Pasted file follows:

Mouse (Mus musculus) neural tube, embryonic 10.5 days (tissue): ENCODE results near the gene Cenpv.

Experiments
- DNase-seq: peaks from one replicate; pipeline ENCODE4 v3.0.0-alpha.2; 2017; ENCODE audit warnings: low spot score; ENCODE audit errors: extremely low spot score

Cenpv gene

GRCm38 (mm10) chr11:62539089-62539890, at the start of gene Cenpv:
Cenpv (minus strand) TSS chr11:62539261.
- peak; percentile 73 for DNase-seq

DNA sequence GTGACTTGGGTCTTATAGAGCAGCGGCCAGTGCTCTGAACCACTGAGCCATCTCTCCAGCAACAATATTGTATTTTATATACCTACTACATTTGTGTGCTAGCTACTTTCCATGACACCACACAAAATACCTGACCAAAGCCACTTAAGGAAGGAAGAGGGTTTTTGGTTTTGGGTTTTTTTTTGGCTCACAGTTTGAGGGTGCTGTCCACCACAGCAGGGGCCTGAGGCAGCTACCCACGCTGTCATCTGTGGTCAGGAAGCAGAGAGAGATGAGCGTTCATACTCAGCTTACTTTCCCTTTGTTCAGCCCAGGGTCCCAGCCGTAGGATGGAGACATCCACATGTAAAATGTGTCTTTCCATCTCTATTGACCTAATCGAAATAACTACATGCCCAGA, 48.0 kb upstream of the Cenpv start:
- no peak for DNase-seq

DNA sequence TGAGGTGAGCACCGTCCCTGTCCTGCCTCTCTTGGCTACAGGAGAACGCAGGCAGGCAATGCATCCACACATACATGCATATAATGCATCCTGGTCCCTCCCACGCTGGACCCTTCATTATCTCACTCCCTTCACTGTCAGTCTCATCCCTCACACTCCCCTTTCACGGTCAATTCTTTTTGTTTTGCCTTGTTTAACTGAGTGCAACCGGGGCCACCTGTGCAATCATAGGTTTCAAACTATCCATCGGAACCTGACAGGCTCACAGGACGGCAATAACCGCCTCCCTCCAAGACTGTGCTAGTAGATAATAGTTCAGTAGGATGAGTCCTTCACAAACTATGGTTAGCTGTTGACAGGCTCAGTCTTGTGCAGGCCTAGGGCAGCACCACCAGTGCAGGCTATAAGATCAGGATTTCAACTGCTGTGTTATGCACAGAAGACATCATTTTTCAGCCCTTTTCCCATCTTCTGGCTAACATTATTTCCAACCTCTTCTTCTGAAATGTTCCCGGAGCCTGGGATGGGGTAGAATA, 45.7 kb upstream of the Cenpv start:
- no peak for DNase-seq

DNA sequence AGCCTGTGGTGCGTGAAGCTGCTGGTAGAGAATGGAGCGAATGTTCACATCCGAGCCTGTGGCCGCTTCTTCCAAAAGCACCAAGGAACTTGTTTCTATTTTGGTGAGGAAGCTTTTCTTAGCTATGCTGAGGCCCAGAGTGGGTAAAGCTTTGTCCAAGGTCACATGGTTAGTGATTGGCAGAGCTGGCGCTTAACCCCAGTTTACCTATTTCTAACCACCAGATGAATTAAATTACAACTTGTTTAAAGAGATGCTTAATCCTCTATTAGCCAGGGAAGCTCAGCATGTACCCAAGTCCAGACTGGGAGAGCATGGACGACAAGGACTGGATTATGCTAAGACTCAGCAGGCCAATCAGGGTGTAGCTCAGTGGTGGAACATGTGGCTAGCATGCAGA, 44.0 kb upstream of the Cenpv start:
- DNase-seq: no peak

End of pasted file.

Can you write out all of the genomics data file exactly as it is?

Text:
Mouse (Mus musculus) neural tube, embryonic 10.5 days (tissue): ENCODE results near the gene Cenpv.

Experiments
- DNase-seq: peaks from one replicate; pipeline ENCODE4 v3.0.0-alpha.2; 2017; ENCODE audit warnings: low spot score; ENCODE audit errors: extremely low spot score

Cenpv gene

GRCm38 (mm10) chr11:62539089-62539890, at the start of gene Cenpv:
Cenpv (minus strand) TSS chr11:62539261.
- peak; percentile 73 for DNase-seq

DNA sequence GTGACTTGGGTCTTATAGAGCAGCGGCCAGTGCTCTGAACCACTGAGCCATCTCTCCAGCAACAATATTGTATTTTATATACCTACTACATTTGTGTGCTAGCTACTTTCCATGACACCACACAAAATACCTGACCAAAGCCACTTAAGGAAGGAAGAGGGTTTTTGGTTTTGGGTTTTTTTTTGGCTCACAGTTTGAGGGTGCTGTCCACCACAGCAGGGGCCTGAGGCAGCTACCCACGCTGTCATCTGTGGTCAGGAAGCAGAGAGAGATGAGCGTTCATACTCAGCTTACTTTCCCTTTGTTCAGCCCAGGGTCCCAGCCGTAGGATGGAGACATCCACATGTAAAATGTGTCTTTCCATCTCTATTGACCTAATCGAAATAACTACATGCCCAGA, 48.0 kb upstream of the Cenpv start:
- no peak for DNase-seq

DNA sequence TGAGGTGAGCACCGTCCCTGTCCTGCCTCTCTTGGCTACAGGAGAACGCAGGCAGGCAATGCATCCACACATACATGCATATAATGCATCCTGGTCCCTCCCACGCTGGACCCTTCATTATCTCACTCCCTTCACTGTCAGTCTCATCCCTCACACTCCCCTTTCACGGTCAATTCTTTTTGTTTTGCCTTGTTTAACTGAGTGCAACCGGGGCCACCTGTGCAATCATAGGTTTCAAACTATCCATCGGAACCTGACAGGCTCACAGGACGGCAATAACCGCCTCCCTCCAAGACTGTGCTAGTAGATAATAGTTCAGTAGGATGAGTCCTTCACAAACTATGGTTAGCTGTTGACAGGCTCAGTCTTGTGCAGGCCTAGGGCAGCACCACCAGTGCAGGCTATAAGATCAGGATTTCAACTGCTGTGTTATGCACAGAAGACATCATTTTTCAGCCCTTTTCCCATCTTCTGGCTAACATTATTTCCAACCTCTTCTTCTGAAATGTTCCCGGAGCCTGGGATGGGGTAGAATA, 45.7 kb upstream of the Cenpv start:
- no peak for DNase-seq

DNA sequence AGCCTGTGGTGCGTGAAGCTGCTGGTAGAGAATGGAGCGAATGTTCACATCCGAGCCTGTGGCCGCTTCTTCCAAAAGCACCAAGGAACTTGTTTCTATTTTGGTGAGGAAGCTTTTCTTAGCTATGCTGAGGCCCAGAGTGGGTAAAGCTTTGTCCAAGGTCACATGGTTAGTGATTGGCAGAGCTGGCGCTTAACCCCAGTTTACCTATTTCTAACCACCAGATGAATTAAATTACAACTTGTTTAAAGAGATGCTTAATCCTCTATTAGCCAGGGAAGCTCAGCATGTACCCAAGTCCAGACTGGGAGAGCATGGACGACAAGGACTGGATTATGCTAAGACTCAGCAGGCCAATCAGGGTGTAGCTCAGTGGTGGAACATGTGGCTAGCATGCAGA, 44.0 kb upstream of the Cenpv start:
- DNase-seq: no peak